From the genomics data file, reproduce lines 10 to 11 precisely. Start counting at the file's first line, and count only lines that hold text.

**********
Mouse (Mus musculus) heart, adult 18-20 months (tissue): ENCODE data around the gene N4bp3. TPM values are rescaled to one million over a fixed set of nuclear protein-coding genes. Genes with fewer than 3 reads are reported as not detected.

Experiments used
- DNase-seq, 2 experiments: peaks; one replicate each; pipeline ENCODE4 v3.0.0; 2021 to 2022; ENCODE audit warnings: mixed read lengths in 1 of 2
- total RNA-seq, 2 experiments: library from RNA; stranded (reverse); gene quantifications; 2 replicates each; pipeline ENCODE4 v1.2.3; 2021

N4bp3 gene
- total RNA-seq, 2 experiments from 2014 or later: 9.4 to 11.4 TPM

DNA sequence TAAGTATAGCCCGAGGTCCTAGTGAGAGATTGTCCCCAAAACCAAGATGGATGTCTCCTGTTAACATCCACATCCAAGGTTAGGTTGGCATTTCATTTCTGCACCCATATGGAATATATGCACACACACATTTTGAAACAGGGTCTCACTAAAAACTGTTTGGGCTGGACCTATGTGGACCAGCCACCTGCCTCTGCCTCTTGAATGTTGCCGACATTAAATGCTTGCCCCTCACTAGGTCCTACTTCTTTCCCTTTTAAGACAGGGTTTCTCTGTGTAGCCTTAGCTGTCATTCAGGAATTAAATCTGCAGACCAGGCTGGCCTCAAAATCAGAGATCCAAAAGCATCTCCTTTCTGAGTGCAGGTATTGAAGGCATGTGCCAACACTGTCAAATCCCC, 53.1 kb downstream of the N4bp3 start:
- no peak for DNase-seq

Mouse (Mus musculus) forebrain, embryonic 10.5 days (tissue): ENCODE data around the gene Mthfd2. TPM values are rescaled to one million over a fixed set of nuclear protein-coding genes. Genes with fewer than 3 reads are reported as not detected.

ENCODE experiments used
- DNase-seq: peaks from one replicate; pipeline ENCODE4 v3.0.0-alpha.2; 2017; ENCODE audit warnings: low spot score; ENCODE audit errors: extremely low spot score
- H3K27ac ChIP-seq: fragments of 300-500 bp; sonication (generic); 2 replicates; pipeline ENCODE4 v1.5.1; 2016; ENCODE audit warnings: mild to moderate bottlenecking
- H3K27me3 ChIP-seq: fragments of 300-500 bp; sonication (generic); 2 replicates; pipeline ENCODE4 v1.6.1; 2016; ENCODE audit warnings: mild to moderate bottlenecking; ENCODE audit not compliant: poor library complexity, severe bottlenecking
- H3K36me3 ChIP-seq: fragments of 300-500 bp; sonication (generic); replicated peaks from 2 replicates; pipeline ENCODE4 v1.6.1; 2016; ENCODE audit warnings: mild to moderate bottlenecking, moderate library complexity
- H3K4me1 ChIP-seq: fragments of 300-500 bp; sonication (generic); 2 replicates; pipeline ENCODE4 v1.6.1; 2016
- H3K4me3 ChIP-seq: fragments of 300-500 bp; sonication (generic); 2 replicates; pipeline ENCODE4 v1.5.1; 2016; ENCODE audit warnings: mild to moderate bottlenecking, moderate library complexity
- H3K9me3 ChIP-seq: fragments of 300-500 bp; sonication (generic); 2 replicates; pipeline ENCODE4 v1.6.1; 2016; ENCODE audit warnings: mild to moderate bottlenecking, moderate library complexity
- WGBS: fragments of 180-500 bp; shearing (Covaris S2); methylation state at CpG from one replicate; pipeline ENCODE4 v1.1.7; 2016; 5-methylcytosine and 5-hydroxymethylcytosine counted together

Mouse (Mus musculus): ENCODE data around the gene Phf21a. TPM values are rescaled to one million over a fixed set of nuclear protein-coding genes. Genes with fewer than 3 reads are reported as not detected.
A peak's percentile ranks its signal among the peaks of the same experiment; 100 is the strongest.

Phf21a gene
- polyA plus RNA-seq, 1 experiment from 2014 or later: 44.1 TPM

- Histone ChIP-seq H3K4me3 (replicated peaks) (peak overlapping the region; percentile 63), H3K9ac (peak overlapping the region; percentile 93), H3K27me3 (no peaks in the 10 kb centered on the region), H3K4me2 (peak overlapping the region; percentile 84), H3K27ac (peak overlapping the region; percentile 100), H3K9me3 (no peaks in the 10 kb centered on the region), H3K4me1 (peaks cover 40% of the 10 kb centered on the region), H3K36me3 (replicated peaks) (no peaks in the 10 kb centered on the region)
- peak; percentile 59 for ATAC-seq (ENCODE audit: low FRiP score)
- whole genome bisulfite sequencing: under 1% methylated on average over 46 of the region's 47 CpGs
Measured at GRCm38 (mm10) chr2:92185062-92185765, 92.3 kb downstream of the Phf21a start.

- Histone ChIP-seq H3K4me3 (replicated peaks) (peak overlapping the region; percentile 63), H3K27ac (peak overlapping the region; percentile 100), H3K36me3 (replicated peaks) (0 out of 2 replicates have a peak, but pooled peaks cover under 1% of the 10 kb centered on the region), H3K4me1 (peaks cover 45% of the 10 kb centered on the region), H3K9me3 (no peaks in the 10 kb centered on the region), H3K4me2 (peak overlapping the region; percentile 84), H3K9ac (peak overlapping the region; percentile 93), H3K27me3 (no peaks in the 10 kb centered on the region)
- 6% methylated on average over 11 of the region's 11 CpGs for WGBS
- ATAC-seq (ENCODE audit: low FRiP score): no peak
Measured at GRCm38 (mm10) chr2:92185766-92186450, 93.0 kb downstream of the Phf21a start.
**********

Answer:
ENCODE experiments used
- DNase-seq: peaks from one replicate; pipeline ENCODE4 v3.0.0-alpha.2; 2017; ENCODE audit warnings: low spot score; ENCODE audit errors: extremely low spot score